“Education Spring”—the rise of public education advocates against the business-backed privatization movement—is spreading across the country and has finally reached Washington. But if you’re wondering why standardized testing is causing such a stink these days (after all, didn’t we manage OK with the SAT, ACT and other tests?), all you have to do is go back to where this all started, in Texas. Providing cautionary tales to the rest of the country is a public service we provide here. You’re welcome.
Here’s the rub: No Child Left Behind, an outdated law begging for replacement, requires every eighth-grader to pass a standardized test in math. Texas also requires students taking Algebra I to pass a state standardized test, and many children take Algebra I in the eighth grade, which means many Texas eighth-graders have to pass two math tests, only one of which actually counts. The other is just to satisfy NCLB, which was based on an earlier Texas law in the first place.
The state education agency asked the federal education agency for permission not to double-test eighth-graders. Texas is where high-stakes testing was born, so when Texas is asking for relief you know things have gotten a little out of hand. But this month U.S. Education Secretary Arne Duncan denied the request, which means next month hundreds of thousands of Texas 14-year-olds will learn an important lesson, but not one about math.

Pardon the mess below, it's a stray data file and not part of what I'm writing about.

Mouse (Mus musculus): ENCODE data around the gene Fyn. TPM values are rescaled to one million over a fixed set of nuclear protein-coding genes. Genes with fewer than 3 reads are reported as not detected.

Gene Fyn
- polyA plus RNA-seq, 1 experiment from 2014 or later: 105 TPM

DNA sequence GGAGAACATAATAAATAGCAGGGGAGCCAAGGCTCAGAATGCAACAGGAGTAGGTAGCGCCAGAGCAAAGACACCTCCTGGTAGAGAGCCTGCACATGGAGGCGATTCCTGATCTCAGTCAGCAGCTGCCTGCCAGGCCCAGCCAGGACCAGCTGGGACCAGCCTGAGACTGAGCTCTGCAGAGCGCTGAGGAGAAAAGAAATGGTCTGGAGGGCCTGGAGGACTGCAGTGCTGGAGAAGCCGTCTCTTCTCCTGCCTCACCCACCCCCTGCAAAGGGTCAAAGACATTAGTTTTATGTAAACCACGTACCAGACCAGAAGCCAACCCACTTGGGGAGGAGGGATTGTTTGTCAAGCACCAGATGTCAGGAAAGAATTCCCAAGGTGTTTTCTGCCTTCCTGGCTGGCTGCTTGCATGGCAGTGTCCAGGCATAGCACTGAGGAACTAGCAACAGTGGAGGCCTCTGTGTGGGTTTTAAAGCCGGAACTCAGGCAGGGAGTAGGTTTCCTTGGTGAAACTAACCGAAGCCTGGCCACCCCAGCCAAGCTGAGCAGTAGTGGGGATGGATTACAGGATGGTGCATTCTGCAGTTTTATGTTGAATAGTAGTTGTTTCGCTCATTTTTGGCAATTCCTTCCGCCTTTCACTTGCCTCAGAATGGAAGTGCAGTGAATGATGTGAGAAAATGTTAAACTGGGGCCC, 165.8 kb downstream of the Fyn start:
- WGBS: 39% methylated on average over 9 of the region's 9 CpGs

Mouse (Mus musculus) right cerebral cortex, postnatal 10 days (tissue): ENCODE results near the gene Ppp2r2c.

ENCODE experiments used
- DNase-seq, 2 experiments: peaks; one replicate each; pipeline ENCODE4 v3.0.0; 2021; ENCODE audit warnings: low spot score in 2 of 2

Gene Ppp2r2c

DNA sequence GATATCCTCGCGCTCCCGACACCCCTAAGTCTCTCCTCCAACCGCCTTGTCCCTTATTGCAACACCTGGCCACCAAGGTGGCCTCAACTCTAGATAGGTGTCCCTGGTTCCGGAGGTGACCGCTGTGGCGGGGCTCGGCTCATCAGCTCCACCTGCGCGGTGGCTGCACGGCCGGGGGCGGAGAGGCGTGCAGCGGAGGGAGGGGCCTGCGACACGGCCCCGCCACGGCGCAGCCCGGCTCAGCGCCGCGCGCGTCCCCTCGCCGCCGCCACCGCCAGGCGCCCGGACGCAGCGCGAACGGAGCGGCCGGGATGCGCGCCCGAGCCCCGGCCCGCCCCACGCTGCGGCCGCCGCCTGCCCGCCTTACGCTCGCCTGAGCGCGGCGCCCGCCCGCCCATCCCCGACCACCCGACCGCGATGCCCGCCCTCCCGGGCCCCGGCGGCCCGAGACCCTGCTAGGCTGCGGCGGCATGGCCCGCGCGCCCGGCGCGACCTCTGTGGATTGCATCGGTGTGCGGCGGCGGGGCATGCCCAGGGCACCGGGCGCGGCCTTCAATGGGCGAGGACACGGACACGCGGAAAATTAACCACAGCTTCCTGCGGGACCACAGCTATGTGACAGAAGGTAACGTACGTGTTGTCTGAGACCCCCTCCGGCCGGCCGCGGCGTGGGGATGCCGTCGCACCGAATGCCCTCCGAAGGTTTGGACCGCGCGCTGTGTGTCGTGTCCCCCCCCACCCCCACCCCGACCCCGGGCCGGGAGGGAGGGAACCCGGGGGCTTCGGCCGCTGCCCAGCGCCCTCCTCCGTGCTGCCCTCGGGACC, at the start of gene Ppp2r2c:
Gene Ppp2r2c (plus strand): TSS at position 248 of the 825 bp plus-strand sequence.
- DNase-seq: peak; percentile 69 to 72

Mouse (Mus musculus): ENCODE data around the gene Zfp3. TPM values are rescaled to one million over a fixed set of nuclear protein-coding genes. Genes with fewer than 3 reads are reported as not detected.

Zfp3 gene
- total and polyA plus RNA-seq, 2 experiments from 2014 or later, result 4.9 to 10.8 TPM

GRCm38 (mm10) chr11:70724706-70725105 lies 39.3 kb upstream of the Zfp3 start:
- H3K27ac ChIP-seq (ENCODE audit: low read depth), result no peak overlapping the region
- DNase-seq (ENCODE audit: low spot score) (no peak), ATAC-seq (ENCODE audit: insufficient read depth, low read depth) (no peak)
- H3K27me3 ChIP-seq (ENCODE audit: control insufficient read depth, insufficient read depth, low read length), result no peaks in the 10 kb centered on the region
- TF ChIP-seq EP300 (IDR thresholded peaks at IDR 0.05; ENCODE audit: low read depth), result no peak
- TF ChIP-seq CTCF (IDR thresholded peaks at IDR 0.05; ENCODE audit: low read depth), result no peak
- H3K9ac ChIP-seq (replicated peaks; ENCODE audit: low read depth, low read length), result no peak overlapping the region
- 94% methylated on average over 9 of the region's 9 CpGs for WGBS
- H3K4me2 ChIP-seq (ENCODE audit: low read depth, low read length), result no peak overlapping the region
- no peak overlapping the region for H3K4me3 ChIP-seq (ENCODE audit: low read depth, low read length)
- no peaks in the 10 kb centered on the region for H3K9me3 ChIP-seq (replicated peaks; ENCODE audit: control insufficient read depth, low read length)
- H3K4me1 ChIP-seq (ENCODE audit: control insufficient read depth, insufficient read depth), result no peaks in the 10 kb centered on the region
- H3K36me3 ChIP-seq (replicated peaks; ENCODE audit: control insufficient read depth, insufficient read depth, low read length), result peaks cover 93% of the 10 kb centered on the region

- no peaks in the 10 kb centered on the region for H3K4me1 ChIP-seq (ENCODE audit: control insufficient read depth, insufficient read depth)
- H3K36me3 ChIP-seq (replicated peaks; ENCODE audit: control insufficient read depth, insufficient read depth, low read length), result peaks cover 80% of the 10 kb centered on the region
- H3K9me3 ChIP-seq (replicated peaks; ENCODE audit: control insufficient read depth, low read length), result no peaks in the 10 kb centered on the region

Related Ed311 content:
How did America become a nation that skimps on its schools, overtests its children, hamstrings its teachers, and penalizes them all according to student test scores? In Test-and-Punish, John Kuhn traces the roots of today’s unequal, test-focused US education system back to Texas and its culture, judicial and legislative decisions, and influential personalities like George W. Bush, H. Ross Perot, and other lesser-known yet powerful Texans.